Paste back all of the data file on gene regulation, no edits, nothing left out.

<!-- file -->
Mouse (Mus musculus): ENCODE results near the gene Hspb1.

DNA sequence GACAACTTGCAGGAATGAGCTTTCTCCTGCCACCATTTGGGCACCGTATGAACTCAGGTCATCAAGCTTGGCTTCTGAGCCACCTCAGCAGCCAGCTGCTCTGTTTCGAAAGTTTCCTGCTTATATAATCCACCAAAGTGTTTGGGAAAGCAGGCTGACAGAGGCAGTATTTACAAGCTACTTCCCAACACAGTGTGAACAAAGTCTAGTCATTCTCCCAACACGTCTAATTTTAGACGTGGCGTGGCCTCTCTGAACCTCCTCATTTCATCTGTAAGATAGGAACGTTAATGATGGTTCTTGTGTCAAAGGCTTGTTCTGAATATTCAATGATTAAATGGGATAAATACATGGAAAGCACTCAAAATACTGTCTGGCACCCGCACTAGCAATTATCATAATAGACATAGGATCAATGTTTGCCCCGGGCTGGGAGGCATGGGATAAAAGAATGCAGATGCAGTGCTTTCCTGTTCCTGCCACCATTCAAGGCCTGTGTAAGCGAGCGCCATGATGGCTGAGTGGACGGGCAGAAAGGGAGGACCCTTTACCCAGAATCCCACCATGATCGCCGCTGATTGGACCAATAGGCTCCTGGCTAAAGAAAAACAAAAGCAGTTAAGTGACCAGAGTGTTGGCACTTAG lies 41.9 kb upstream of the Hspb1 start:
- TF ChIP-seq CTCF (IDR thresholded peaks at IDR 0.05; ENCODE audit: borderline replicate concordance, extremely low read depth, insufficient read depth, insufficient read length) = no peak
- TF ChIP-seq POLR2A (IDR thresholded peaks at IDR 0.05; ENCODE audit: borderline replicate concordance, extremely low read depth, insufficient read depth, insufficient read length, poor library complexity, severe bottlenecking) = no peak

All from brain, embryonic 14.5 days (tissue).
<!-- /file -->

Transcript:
Mouse (Mus musculus): ENCODE results near the gene Hspb1.

DNA sequence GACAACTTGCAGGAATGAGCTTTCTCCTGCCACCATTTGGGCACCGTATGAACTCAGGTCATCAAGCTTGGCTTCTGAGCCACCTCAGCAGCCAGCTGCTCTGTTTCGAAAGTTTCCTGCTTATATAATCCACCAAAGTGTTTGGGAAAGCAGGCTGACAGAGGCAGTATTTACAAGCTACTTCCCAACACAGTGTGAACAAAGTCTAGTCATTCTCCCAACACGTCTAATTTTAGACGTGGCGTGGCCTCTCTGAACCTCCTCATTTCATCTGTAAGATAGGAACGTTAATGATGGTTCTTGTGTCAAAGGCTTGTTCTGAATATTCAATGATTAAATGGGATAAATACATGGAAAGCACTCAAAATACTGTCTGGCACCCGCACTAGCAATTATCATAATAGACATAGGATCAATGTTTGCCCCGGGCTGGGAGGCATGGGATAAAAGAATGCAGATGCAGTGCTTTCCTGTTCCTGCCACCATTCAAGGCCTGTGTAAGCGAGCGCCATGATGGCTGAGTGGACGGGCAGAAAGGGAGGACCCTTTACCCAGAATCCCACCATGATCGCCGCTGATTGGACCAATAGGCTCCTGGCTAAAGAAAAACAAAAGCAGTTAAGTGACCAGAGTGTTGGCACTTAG lies 41.9 kb upstream of the Hspb1 start:
- TF ChIP-seq CTCF (IDR thresholded peaks at IDR 0.05; ENCODE audit: borderline replicate concordance, extremely low read depth, insufficient read depth, insufficient read length) = no peak
- TF ChIP-seq POLR2A (IDR thresholded peaks at IDR 0.05; ENCODE audit: borderline replicate concordance, extremely low read depth, insufficient read depth, insufficient read length, poor library complexity, severe bottlenecking) = no peak

All from brain, embryonic 14.5 days (tissue).